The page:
When former champion gymnast Li Ning lit the Olympic torch at the Bird's Nest stadium in Beijing in 2008, it heralded the beginning of 16 days of high profile (and high cost) international sporting competition. Had things been just a little different, however, it might have been Toronto hosting the Games.
The bidding process for the 2008 Olympics started in 1998, the same year Vancouver began courting the winter event. In March of that year, Toronto city council overwhelmingly voted to form a committee that would be responsible for delivering the Games by a vote of 54-1.
The lone dissenting voice came from North York councillor Michael Walker, who said the Games would hurt the city financially and socially.
Others outside council had similar concerns. A group of activists called Bread Not Circuses were opposed to the cost of the event when the money could be spent on social programs. In 1989, the group were a thorn in the side of the unsuccessful Toronto pitch for the 1996 Olympics.
"If Toronto could develop a bid for a socially responsible Olympics, I think, God bless it, let's go ahead with the Games," Bread Not Circuses spokesman Michael Shapcott told city council in 1998.
Mayor Mel Lastman was more optimistic about the bid. "Toronto can definitely do it," he said. "We'll do the best job anywhere. We'll put on the best games anywhere in the world."
By April, the Toronto bid had won the enthusiastic approval of the Canadian Olympic Association. (It wasn't that hard: no other Canadian city submitted a bid for the 2008 Games, and the final vote was 58-2 in favour.) The province and federal government were likewise convinced of the idea's merits, and both agreed to cover some of the costs in 1999 and 2000.
Toronto planned to build its Olympic stadium, aquatic centre, and athletes' village in the west Port Lands, just north of the Shipping Channel. The velodrome and tennis facilities would be at Exhibition Place and a new plaza covering Lake Shore Blvd. would provide a direct link to Ontario Place.
The Air Canada Centre would host basketball and volleyball and baseball would be played in the SkyDome. A central meeting place at the base of the CN Tower called the Olympic Ring Central Plaza was also included on the plans that were unveiled in November, 1999.
As with Toronto's other attempts at winning the Games, waterfront renewal was the carrot on the end of the stick for residents of the city. The provincial and federal governments pledged $12 billion in upgrades, which included new parks, naturalization of the Don River mouth, a complete overhaul of Union Station, and an airport rail link.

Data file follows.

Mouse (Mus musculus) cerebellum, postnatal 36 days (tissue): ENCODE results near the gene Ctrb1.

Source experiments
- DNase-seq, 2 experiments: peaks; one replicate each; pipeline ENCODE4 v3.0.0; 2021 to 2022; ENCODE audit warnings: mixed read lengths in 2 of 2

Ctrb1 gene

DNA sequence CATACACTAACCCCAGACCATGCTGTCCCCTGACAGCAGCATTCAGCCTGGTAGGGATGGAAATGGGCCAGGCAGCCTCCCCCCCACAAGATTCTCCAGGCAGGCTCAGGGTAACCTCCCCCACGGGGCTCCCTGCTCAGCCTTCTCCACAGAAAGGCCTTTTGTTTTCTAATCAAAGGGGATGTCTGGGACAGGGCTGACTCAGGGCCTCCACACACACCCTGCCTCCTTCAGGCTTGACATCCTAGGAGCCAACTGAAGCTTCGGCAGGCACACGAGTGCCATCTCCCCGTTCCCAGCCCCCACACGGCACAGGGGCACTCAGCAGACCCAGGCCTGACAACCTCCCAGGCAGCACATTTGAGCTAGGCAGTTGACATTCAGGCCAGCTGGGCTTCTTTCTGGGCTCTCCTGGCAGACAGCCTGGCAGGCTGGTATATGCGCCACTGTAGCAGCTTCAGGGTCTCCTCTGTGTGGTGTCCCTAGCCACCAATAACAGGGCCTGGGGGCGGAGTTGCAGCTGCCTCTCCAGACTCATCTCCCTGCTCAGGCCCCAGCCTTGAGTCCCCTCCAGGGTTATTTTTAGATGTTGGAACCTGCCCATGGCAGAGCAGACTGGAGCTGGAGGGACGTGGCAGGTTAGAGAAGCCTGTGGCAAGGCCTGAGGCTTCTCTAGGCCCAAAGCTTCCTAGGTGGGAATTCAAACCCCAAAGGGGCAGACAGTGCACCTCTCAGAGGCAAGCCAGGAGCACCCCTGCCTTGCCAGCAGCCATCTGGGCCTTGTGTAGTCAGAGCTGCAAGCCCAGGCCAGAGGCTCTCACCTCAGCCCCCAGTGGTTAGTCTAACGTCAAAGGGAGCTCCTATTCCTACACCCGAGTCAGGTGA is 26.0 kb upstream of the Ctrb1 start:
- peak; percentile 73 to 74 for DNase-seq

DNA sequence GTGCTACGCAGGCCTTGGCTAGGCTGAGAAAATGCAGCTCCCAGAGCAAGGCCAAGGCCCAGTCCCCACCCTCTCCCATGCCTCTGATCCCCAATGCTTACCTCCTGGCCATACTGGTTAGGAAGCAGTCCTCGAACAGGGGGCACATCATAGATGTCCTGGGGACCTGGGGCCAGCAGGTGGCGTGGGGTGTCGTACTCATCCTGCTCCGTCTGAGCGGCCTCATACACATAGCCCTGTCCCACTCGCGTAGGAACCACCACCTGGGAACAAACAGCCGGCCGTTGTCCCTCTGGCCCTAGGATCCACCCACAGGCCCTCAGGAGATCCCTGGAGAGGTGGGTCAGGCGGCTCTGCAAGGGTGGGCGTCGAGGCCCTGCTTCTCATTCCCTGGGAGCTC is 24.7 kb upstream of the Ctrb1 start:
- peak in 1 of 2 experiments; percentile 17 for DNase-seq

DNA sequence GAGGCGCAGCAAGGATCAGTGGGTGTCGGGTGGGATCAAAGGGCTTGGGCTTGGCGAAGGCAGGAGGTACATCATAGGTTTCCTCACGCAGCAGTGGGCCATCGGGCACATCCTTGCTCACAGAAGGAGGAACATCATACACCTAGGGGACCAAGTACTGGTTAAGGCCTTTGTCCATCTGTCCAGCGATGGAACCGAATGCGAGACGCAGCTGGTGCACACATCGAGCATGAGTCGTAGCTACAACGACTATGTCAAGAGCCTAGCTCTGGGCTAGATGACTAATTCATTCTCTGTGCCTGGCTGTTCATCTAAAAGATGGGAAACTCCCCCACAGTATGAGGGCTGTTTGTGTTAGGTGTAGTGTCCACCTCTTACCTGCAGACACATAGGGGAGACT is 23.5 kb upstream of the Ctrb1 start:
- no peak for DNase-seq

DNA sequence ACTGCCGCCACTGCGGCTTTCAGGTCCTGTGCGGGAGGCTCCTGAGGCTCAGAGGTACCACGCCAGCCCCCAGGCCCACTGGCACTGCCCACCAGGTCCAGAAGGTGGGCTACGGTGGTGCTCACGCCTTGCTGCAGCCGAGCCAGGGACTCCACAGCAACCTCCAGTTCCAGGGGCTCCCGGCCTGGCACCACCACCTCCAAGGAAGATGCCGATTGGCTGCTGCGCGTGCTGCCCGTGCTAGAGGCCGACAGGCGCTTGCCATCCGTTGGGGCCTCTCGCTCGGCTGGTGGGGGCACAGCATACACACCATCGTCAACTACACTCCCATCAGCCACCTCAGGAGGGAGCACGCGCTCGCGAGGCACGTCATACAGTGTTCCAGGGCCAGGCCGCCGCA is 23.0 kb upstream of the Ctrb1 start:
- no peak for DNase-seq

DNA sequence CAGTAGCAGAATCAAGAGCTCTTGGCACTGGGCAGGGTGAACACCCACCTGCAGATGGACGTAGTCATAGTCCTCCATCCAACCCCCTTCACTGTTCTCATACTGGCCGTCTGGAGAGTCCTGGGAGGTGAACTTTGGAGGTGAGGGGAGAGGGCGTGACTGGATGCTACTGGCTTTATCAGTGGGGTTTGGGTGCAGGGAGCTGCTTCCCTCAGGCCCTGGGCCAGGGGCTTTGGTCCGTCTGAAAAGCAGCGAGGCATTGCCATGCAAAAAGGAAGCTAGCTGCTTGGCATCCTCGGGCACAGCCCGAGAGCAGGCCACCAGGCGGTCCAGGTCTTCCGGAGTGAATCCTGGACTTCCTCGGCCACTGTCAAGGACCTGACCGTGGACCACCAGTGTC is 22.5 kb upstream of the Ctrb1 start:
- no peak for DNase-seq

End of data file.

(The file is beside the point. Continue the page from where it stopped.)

"There's no better time than now," said former mayor, MP, and head of the Toronto bid, David Crombie. "This is about city building for me."
Promoters also promised thousands of new jobs and $6 billion in other economic benefits. Abroad, Toronto was touted as a haven of multiculturalism--a stark contrast to arch rival Beijing.
In February 2001, as the final announcement drew near, an evaluation team from the International Olympic Committee visited Toronto for a round of final inspections. Desperate to make a good impression, the city cleaned up pollution-blackened snowbanks along the tour route and hurriedly swept the streets.
Still, the visit didn't exactly go smoothly. 11 of the 17 IOC inspectors became trapped in a lift for more than an hour at the Park Hyatt hotel moments before they were due to deliver their findings.
"I guarantee that this will have absolutely no consequences for Toronto's bid," promised the visibly weary chairman of the group when the press conference finally began.
And then there was Mel Lastman's cannibal remark. In 2001, less than a month before the final vote, Lastman explained to reporters why he wasn't keen to make a visit to Kenya to drum up support from African IOC delegates.
"What the hell do I want to go to a place like Mombasa," he said. "I just see myself in a pot of boiling water with all these natives dancing around me."
In Moscow with the rest of the Toronto 2008 team for the final announcement, Lastman formally apologized to Keba Mbaye, a Senegalese IOC vice president and the person in charge of tallying the final votes. Mbaye had earlier said he was offended by Lastman's crass remarks.
Beijing, of course, emerged winners that night. Toronto placed a distant second after two rounds of balloting, garnering only 22 votes to Beijing's 56. There would be no back-to-back winter and summer Olympics in Canada and the Toronto bid committee's $20 million budget proved to be money down the drain.
"Totalitarian state ensures Olympic Games success," a Globe and Mail headline announced a touch bitterly.
Still, Toronto did get one thing out of its failure: the sweeping waterfront renewal plans that were a cornerstone of the bid lived on, eventually becoming the responsibility of the Toronto Waterfront Revitalization Corp., which is now Waterfront Toronto.
Chris Bateman is a staff writer at blogTO. Follow him on Twitter at @chrisbateman.
by Chris Bateman via blogTO
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